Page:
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Why hire Generation Y? Understanding Generation Y's wants and needs can help managers to snag these energetic young employees.

Smart, demanding and restless, Generation Y is the fastest growing segment of the American workforce. They bring with them a broad profile of skills and a long list of personal and professional needs that requires employers to rethink and restructure their recruiting practices.

To successfully hire and retain this new generation of employees, it is essential that employers gain a complete understanding of what makes its members stand out in the workplace and how Generation Y workers can help the organization to succeed.

Made up of individuals born between the years of 1979 and 1993, Generation Y members are in their early- to-mid 20s, fresh out of college and at the start of their careers. Members of this generation grew up during a time of considerable social change and have been exposed to technology since they were able to utter the word "Google." Generation Y currently represents 21 percent of the workforce and is expected to add roughly 10 million workers over the next five years.

This energetic section of the workforce brings a number of lofty expectations for both it and its employers. Generation Y members have career paths in mind that will allow them to do work they feel is meaningful. They expect to identify and solve problems that nobody else has, and they expect to do more work better and faster than the next person does.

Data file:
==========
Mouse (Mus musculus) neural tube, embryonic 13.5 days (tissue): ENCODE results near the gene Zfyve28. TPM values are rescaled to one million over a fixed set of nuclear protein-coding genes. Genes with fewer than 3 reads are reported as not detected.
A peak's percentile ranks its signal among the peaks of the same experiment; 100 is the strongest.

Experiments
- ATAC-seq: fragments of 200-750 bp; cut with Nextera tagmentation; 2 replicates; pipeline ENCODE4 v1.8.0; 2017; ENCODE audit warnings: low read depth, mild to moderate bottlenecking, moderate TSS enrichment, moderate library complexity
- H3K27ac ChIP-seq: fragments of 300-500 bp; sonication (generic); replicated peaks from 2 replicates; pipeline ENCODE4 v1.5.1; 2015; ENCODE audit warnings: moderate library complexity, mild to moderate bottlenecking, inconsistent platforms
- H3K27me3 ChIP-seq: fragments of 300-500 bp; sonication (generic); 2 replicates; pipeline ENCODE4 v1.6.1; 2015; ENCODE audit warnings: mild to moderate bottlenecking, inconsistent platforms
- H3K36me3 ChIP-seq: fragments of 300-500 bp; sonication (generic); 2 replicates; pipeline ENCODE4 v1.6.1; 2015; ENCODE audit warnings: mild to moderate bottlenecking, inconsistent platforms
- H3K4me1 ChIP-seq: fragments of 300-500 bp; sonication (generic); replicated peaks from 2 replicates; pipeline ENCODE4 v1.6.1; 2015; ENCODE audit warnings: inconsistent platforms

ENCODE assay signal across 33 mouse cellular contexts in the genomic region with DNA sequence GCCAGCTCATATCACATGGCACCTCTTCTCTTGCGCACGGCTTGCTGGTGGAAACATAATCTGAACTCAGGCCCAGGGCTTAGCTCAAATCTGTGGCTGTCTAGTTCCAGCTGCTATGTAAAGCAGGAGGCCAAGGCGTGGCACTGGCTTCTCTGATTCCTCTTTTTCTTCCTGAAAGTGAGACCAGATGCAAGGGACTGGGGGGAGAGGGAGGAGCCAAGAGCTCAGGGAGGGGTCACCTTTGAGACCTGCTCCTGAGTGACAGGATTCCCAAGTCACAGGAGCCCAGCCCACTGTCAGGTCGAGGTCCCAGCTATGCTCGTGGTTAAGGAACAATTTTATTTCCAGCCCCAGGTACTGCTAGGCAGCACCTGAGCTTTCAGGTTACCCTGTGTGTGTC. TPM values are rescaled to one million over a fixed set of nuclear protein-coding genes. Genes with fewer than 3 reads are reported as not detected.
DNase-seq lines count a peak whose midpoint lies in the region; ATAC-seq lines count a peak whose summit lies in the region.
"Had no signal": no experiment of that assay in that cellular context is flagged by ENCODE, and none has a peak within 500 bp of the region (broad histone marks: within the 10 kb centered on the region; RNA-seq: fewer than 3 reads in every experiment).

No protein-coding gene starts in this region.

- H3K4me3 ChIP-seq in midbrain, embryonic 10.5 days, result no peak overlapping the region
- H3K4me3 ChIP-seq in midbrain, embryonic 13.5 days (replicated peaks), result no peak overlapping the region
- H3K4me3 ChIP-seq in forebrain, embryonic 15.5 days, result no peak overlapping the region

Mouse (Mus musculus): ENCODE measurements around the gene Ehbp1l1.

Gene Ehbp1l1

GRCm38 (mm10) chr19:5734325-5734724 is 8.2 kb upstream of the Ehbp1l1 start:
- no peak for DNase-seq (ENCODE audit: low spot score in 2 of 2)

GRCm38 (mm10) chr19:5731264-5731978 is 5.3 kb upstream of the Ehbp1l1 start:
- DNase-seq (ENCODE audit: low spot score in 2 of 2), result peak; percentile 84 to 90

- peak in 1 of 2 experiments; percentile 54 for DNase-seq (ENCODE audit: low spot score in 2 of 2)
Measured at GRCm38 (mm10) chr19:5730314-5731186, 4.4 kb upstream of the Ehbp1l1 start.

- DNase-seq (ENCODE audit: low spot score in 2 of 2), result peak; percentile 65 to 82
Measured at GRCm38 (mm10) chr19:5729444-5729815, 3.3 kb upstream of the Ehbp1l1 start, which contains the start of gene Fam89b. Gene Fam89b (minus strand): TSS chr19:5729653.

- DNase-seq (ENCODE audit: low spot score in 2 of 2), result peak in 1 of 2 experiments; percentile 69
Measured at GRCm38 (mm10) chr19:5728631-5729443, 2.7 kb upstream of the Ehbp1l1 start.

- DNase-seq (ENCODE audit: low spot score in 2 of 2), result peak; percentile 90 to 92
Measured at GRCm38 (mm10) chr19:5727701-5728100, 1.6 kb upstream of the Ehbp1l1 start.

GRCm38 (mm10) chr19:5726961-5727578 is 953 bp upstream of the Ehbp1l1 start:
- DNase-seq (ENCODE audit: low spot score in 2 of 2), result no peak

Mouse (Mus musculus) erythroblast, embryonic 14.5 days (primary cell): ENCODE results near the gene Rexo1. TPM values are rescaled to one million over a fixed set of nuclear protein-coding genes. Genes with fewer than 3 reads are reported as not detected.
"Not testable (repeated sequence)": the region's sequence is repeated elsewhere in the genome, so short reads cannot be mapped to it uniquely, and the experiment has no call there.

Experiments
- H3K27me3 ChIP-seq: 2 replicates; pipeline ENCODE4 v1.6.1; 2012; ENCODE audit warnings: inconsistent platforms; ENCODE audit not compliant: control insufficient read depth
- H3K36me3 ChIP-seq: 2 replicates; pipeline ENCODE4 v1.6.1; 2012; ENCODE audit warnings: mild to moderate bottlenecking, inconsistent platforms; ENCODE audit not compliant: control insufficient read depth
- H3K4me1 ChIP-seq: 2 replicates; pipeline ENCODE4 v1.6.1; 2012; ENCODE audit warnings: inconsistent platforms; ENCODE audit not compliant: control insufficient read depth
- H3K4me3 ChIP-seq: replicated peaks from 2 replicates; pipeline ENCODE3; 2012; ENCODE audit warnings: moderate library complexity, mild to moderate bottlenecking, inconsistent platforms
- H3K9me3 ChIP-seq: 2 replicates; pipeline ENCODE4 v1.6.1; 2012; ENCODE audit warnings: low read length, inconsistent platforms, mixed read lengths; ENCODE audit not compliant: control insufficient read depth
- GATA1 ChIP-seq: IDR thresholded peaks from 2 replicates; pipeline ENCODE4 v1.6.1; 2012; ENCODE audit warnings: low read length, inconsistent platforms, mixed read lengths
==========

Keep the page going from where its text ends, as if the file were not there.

Generation Y employees also relish hands-on training and view their employers as a hub of resources, to whom they can turn for honest, direct and fair guidance, as well as for consistent feedback and significant rewards. Generation Y members are not hesitant to ask exactly what their employers want from them and, conversely, what their employers can offer them today, tomorrow and in several years.

Strengths of Generation Y

Technological innovation dramatically has altered the landscape of the apartment industry. With a growing number of technologically savvy apartment residents, property managers must ensure that they are recruiting employees who can focus on delivering cutting-edge technological solutions that boost efficiency and foster convenience. Their abilities will be integral to remaining competitive in the crowded apartment market.

With their adult lives directly corresponding to the genesis of the Internet, e-mail and instant messaging, Generation Y workers are tech-savvy and require little training on technology-based systems. This provides them with a distinct advantage in the process of learning new software and navigating the online tools that have become common for leasing, communicating with residents and collecting rent.

Generation Y's longtime exposure to the Internet has also given its members a more global view of the world, a relatively new concept in the region-focused industry. Less tied to boundaries, they see beyond their own markets to an infinite array of fresh ideas and choices. They generate new ideas and perspectives and bring few predispositions to the workplace. Because they are accustomed to fast-paced environments and constant communication, Generation Y employees are comfortable with speed and space and have the innate tools to do more, smarter and faster work.

Recruiting Generation Y: New Rules

The old rules of recruiting no longer apply for Generation Y. Having spent their entire lives in a world with a nearly full employment market and knowing their self worth, they bring much higher expectations. Technology, money, lifestyle issues and compelling work are all part of the recruiting equation.